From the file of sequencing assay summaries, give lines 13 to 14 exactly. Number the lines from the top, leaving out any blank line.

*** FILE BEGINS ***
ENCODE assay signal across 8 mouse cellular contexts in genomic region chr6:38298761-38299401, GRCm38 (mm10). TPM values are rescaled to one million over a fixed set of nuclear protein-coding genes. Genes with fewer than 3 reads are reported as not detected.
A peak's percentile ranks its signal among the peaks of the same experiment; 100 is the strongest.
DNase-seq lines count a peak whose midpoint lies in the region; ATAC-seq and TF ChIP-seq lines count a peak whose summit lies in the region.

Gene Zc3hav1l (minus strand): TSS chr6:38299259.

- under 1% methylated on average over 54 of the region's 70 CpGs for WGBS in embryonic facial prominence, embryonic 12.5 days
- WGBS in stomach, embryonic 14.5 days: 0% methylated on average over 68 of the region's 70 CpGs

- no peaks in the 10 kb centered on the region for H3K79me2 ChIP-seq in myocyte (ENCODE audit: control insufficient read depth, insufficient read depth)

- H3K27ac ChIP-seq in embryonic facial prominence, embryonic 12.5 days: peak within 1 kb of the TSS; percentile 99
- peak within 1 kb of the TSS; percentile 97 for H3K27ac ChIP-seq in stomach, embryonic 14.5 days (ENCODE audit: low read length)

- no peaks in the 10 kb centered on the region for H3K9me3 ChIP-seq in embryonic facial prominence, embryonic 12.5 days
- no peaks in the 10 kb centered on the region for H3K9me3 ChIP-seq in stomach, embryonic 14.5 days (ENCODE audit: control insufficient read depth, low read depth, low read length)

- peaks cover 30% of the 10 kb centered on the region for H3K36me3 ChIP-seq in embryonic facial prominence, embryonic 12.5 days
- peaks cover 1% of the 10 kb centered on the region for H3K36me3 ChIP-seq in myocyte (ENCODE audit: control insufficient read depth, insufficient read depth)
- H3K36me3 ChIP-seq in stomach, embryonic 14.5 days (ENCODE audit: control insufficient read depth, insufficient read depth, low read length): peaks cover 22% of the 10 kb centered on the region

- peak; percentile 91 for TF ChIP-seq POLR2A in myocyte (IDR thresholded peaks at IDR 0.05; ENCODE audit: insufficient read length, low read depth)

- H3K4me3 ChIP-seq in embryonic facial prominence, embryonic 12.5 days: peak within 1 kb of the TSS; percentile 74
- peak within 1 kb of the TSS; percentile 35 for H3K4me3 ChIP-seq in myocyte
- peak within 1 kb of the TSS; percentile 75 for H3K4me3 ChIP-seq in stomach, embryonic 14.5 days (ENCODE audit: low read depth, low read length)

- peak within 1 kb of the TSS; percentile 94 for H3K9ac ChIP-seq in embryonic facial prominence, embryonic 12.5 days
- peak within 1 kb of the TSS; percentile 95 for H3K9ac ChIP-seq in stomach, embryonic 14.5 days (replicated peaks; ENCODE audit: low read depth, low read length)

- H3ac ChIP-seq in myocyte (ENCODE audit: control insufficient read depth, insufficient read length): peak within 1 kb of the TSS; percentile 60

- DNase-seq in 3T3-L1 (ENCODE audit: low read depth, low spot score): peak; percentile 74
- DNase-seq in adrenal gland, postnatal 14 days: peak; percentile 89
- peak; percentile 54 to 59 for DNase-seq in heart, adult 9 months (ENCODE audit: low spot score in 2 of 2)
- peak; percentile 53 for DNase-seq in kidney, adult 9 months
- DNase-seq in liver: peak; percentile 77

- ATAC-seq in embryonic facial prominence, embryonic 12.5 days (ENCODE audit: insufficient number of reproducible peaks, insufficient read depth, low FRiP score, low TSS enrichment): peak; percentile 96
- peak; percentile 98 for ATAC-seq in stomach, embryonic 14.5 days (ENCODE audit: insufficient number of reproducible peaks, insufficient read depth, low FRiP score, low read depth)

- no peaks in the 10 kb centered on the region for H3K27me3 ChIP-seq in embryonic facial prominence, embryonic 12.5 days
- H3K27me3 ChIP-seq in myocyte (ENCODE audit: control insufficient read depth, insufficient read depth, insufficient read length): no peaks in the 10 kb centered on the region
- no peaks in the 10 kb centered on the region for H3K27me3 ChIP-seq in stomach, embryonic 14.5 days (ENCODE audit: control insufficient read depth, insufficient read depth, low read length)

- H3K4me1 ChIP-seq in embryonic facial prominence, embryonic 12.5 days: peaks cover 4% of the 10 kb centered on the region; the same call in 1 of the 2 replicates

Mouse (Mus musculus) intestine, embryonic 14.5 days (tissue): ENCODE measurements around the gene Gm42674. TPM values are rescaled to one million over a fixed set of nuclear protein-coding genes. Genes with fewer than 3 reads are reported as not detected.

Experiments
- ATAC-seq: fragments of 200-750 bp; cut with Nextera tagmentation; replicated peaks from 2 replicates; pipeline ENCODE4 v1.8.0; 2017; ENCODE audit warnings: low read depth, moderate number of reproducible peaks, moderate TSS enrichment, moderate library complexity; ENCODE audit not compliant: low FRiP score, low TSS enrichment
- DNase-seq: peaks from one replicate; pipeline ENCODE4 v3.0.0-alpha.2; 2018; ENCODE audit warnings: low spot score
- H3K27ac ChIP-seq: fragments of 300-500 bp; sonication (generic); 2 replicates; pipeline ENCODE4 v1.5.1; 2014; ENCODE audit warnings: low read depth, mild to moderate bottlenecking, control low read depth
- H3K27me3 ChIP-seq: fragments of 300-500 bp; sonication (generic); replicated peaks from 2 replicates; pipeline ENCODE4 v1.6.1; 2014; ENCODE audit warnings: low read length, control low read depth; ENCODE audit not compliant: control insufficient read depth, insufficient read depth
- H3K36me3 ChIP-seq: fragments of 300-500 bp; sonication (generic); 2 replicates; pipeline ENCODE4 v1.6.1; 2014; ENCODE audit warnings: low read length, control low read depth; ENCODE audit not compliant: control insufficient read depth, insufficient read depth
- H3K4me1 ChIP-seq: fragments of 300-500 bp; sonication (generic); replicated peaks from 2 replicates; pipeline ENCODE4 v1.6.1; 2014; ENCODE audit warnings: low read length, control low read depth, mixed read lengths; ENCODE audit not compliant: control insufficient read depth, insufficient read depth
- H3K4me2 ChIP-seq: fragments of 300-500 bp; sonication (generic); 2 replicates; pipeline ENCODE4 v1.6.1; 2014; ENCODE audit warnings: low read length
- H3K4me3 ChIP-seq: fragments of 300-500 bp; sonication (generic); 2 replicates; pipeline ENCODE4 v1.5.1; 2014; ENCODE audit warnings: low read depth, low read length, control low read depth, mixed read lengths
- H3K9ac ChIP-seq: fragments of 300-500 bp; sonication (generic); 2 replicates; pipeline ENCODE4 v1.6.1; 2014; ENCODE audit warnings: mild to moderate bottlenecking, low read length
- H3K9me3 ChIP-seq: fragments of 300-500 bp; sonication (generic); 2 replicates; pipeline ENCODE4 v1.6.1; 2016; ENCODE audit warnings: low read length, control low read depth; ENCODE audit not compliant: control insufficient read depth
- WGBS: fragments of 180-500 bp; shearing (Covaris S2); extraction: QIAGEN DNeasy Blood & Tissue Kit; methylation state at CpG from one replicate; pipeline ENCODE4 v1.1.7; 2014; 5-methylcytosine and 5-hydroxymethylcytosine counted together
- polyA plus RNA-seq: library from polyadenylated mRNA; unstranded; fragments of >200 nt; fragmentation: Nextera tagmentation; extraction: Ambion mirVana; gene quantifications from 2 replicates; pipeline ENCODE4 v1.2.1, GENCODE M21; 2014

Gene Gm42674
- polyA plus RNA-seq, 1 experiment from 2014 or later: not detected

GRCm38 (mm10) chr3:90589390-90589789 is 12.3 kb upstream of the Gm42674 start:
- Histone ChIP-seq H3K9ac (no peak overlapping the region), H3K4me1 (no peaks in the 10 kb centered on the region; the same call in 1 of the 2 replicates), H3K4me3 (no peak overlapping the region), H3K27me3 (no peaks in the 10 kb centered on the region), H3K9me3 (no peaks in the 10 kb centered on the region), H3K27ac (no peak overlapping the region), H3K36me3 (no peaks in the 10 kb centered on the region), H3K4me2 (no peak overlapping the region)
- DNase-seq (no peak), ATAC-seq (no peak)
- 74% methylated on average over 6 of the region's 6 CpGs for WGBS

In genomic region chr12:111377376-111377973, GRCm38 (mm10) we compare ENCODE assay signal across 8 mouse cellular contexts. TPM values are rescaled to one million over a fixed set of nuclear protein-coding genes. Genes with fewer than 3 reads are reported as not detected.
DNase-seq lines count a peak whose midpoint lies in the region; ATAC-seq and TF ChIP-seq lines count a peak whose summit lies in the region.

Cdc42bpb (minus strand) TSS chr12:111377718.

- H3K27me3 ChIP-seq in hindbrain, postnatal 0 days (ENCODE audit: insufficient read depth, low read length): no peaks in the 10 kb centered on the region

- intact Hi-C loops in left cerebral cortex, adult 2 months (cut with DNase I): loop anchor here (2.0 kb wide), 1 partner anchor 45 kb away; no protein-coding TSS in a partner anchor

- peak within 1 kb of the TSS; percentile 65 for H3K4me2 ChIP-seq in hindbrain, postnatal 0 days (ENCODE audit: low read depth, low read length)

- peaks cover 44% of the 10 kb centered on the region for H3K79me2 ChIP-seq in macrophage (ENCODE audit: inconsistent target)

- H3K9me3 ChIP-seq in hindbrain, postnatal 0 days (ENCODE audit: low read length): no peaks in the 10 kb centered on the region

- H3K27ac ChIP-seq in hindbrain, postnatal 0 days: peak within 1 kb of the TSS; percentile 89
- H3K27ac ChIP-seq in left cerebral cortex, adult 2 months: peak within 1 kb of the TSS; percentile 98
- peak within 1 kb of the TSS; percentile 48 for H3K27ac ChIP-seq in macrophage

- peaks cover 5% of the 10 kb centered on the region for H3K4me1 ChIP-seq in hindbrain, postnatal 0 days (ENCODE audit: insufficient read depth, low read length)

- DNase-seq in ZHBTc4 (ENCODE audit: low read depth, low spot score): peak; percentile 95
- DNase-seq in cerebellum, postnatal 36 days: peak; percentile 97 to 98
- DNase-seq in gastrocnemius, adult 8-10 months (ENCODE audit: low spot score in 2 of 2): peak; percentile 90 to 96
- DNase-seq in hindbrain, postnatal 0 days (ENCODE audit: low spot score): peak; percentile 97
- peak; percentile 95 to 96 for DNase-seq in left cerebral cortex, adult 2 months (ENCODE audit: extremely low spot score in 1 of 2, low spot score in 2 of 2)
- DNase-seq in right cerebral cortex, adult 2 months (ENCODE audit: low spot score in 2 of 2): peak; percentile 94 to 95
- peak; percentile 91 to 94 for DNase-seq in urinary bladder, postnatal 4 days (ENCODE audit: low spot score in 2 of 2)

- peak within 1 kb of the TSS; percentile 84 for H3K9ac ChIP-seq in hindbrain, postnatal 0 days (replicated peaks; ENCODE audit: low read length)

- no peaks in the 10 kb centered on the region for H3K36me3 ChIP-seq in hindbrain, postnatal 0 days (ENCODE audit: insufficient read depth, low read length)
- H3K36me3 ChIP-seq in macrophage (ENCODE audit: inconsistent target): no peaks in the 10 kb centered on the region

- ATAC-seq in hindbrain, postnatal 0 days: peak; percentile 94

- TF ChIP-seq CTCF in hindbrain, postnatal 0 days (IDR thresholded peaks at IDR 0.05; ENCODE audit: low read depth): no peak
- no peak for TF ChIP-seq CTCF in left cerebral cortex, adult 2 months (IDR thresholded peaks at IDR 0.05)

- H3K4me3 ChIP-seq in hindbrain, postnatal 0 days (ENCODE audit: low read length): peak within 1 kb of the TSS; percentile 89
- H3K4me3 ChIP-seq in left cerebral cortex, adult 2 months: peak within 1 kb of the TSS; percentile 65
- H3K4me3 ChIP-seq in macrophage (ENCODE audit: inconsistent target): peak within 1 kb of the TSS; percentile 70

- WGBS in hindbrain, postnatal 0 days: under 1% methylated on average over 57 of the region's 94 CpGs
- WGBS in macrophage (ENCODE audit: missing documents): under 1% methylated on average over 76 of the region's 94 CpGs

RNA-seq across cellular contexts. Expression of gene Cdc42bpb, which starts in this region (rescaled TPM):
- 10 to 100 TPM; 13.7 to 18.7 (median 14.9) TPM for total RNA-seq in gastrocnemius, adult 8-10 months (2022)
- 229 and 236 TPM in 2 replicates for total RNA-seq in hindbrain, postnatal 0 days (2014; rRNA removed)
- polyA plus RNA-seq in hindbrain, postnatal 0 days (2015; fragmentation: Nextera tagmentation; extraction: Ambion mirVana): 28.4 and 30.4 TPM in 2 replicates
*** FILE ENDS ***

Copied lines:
- peaks cover 1% of the 10 kb centered on the region for H3K36me3 ChIP-seq in myocyte (ENCODE audit: control insufficient read depth, insufficient read depth)
- H3K36me3 ChIP-seq in stomach, embryonic 14.5 days (ENCODE audit: control insufficient read depth, insufficient read depth, low read length): peaks cover 22% of the 10 kb centered on the region